- How did you "advertise" your game? You have a lot of sources in your Buzz section - did you email the different journalists yourself, or have they picked up on it all by themselves?
- How long has your game been out for (I noticed you can buy it on the website so I assume it was up for sales before Steam) ?
- Finally, how did you get your game on Steam? Did you just contact Valve directly or somehow else? How was the approval process?

Thanks!
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[font="arial, verdana, tahoma, sans-serif"][size="2"]
[quote name='Koobazaur' timestamp='1295093065' post='4759243']
Congrats mate!

Will you mind if I query your mind a bit on self-publishing? I'm currently working on a game of my own and that info would be really useful?

- Did you make the game all by yourself? The "About Author" section lists only you.
- How did you "advertise" your game? You have a lot of sources in your Buzz section - did you email the different journalists yourself, or have they picked up on it all by themselves?
- How long has your game been out for (I noticed you can buy it on the website so I assume it was up for sales before Steam) ?
- Finally, how did you get your game on Steam? Did you just contact Valve directly or somehow else? How was the approval process?

Thanks!
[/quote][/size][/font]
[font="arial, verdana, tahoma, sans-serif"] [/font][font="arial, verdana, tahoma, sans-serif"][size="2"]at the risk of going off-topic in this rarely visited "your announcements" forum that is presumably for announcements rather than interesting discussion,[/size][/font]
[font="arial, verdana, tahoma, sans-serif"] [/font][font="arial, verdana, tahoma, sans-serif"][size="2"]
1:The game code, yes. Music, no, it's my brother's and mom's (they're professional musicians). Voice, someone who wished to stay anonymous :-)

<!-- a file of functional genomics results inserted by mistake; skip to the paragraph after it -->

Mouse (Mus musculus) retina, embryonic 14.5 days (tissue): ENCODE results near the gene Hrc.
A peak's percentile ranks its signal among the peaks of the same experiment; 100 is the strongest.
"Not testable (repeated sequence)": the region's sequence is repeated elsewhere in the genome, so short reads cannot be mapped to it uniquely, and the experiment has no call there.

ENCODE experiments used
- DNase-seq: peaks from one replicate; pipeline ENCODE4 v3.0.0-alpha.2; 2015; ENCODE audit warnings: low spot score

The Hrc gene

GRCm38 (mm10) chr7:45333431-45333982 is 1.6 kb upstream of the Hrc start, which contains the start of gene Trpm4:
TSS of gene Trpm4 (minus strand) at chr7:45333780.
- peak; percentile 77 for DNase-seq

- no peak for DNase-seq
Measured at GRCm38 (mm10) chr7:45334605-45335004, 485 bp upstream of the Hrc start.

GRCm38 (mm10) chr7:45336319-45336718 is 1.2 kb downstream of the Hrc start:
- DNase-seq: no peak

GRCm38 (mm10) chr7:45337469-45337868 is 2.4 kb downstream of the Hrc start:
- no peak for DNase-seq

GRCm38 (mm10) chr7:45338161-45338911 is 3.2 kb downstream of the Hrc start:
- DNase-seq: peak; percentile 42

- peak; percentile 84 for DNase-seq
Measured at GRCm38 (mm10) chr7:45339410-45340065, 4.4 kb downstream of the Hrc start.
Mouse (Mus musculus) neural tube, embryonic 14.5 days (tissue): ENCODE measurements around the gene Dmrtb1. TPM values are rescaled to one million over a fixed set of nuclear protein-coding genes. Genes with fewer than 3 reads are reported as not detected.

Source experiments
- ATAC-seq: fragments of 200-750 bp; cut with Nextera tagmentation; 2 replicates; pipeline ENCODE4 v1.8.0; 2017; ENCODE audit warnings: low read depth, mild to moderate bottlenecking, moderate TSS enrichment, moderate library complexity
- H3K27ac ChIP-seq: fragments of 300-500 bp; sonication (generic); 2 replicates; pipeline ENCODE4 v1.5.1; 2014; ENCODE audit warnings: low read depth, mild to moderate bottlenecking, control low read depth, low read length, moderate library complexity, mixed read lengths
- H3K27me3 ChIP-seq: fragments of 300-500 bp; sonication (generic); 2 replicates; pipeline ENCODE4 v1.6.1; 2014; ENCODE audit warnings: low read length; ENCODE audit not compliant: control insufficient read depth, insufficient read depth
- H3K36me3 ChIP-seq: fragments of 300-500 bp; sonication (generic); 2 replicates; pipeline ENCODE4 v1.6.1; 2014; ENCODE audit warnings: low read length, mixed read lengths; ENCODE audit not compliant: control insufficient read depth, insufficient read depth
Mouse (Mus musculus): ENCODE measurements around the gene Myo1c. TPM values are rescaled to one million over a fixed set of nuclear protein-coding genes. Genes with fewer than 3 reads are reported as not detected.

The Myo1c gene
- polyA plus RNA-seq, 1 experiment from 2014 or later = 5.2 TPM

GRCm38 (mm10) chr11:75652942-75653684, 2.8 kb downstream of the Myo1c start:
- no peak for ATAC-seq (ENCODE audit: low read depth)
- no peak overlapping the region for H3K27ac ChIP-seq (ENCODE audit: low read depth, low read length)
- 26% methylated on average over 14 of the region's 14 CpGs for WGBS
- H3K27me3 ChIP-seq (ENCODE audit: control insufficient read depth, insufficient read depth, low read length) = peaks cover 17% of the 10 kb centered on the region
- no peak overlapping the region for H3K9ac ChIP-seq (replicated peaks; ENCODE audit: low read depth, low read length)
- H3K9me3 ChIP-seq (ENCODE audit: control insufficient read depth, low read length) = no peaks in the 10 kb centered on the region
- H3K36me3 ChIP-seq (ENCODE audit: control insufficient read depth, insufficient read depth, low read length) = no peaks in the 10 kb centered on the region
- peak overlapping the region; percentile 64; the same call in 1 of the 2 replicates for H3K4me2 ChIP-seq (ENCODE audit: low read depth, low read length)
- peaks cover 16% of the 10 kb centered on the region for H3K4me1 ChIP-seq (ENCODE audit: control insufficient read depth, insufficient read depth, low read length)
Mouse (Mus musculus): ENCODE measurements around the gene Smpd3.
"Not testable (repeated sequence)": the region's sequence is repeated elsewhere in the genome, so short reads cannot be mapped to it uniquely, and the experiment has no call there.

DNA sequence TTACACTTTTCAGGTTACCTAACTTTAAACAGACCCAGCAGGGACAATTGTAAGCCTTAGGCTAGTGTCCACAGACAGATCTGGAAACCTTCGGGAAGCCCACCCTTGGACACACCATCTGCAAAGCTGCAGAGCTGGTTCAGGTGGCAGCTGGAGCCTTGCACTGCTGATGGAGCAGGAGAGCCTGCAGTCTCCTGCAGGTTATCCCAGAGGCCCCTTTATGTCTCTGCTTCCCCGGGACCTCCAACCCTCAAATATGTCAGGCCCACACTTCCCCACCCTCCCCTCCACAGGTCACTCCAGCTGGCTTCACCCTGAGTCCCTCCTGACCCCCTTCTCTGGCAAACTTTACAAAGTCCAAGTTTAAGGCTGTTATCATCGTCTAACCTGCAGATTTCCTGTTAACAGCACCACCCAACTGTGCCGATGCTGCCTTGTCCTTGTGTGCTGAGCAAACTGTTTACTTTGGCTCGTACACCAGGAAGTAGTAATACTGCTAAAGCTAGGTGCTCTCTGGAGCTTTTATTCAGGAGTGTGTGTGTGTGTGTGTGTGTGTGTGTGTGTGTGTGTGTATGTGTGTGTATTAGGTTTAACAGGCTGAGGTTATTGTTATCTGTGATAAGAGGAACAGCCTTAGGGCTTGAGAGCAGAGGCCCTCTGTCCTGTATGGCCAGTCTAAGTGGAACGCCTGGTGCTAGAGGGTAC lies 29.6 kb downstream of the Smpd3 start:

And of course I used various open source libraries for portability. By the way: you can work entirely as lone coder if you use Microsoft's excellent working out of the box tools for windows and xbox platforms, but if you are developing cross-platform and you rely on open source, it is a huge bonus to be able to read other people's code and to be able to write clear code and fixes that can be accepted into mainline and would be maintained by a person not paid to maintain that code.

2:Nohow really, didn't email anyone. Had sufficient popularity of my site to get some reviews before Steam, then of course when it is on Steam and in main page's banner rotation for some while, everyone notices and there's shitton of mail from everyone asking for "review keys". I suggest concentrating on the bug reports and fixes, and keep in mind that you are developing game for players not for reviewers. Then reviews will come.[/size][/font]

3: Playable work-in-progress beta for a year, final released on October 16th, final version on Steam right away.

4: Just emailed Valve about month and a half before release of final version, they basically said yes looks like your game will do great, then did the agreements, integration, marketing assets, etc. No delays, excellent service. Can't comment further, under "no don't ask" (aka non-disclosure agreement).
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Looks amazing and congratulations for getting it onto Steam. Fingers crossed for you that this becomes the new Geometry Wars.
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Aaahh, mathematics/geometry made immersive. And gorgeous. When I saw the video, I feared it wouldn't run smooth enough on my Geforce 8500 GT. But it does! I like the sound, too, fits perfectly.

Congrats and good luck with the selling.
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I absolutely love the look of this game. So trippy. Congrats.

Any chance you've done any write ups on how you approached creating the visualizations? If you haven't would you consider it? Seems like a neat topic.
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Congrats!

I picked up a copy of this game a month ago during the Steam Christmas sale, part of one of the Indie Game packs.